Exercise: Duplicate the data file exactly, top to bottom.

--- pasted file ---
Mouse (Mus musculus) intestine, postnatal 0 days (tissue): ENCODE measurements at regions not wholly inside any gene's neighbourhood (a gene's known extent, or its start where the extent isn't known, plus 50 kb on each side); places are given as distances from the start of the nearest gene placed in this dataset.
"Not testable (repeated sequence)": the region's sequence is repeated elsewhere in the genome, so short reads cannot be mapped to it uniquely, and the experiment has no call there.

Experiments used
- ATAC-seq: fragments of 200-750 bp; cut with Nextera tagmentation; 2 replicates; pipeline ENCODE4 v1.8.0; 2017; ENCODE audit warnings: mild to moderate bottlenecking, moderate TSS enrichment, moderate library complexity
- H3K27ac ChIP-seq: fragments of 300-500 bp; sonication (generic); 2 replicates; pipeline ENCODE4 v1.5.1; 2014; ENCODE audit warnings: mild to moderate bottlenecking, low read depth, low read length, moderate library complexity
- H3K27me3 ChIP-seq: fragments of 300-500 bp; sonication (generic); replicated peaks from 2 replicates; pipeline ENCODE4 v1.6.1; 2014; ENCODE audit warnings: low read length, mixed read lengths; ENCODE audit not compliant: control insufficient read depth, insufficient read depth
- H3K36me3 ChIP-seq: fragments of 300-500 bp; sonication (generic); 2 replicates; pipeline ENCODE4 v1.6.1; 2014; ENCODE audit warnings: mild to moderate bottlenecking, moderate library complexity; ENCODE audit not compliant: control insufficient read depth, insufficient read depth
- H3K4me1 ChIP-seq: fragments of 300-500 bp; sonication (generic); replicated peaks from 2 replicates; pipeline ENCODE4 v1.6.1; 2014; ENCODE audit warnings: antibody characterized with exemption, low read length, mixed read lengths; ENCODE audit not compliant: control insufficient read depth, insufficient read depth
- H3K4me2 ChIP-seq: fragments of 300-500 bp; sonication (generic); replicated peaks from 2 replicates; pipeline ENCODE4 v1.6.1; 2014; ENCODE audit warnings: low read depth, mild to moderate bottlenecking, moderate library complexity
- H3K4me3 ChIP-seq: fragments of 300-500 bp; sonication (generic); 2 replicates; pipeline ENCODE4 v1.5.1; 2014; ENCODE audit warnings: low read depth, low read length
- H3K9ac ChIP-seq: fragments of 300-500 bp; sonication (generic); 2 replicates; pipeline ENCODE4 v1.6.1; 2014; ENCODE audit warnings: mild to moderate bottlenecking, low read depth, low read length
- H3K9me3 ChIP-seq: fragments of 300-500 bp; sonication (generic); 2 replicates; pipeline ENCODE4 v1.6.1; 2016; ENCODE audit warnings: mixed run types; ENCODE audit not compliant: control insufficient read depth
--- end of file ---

Mouse (Mus musculus) intestine, postnatal 0 days (tissue): ENCODE measurements at regions not wholly inside any gene's neighbourhood (a gene's known extent, or its start where the extent isn't known, plus 50 kb on each side); places are given as distances from the start of the nearest gene placed in this dataset.
"Not testable (repeated sequence)": the region's sequence is repeated elsewhere in the genome, so short reads cannot be mapped to it uniquely, and the experiment has no call there.

Experiments used
- ATAC-seq: fragments of 200-750 bp; cut with Nextera tagmentation; 2 replicates; pipeline ENCODE4 v1.8.0; 2017; ENCODE audit warnings: mild to moderate bottlenecking, moderate TSS enrichment, moderate library complexity
- H3K27ac ChIP-seq: fragments of 300-500 bp; sonication (generic); 2 replicates; pipeline ENCODE4 v1.5.1; 2014; ENCODE audit warnings: mild to moderate bottlenecking, low read depth, low read length, moderate library complexity
- H3K27me3 ChIP-seq: fragments of 300-500 bp; sonication (generic); replicated peaks from 2 replicates; pipeline ENCODE4 v1.6.1; 2014; ENCODE audit warnings: low read length, mixed read lengths; ENCODE audit not compliant: control insufficient read depth, insufficient read depth
- H3K36me3 ChIP-seq: fragments of 300-500 bp; sonication (generic); 2 replicates; pipeline ENCODE4 v1.6.1; 2014; ENCODE audit warnings: mild to moderate bottlenecking, moderate library complexity; ENCODE audit not compliant: control insufficient read depth, insufficient read depth
- H3K4me1 ChIP-seq: fragments of 300-500 bp; sonication (generic); replicated peaks from 2 replicates; pipeline ENCODE4 v1.6.1; 2014; ENCODE audit warnings: antibody characterized with exemption, low read length, mixed read lengths; ENCODE audit not compliant: control insufficient read depth, insufficient read depth
- H3K4me2 ChIP-seq: fragments of 300-500 bp; sonication (generic); replicated peaks from 2 replicates; pipeline ENCODE4 v1.6.1; 2014; ENCODE audit warnings: low read depth, mild to moderate bottlenecking, moderate library complexity
- H3K4me3 ChIP-seq: fragments of 300-500 bp; sonication (generic); 2 replicates; pipeline ENCODE4 v1.5.1; 2014; ENCODE audit warnings: low read depth, low read length
- H3K9ac ChIP-seq: fragments of 300-500 bp; sonication (generic); 2 replicates; pipeline ENCODE4 v1.6.1; 2014; ENCODE audit warnings: mild to moderate bottlenecking, low read depth, low read length
- H3K9me3 ChIP-seq: fragments of 300-500 bp; sonication (generic); 2 replicates; pipeline ENCODE4 v1.6.1; 2016; ENCODE audit warnings: mixed run types; ENCODE audit not compliant: control insufficient read depth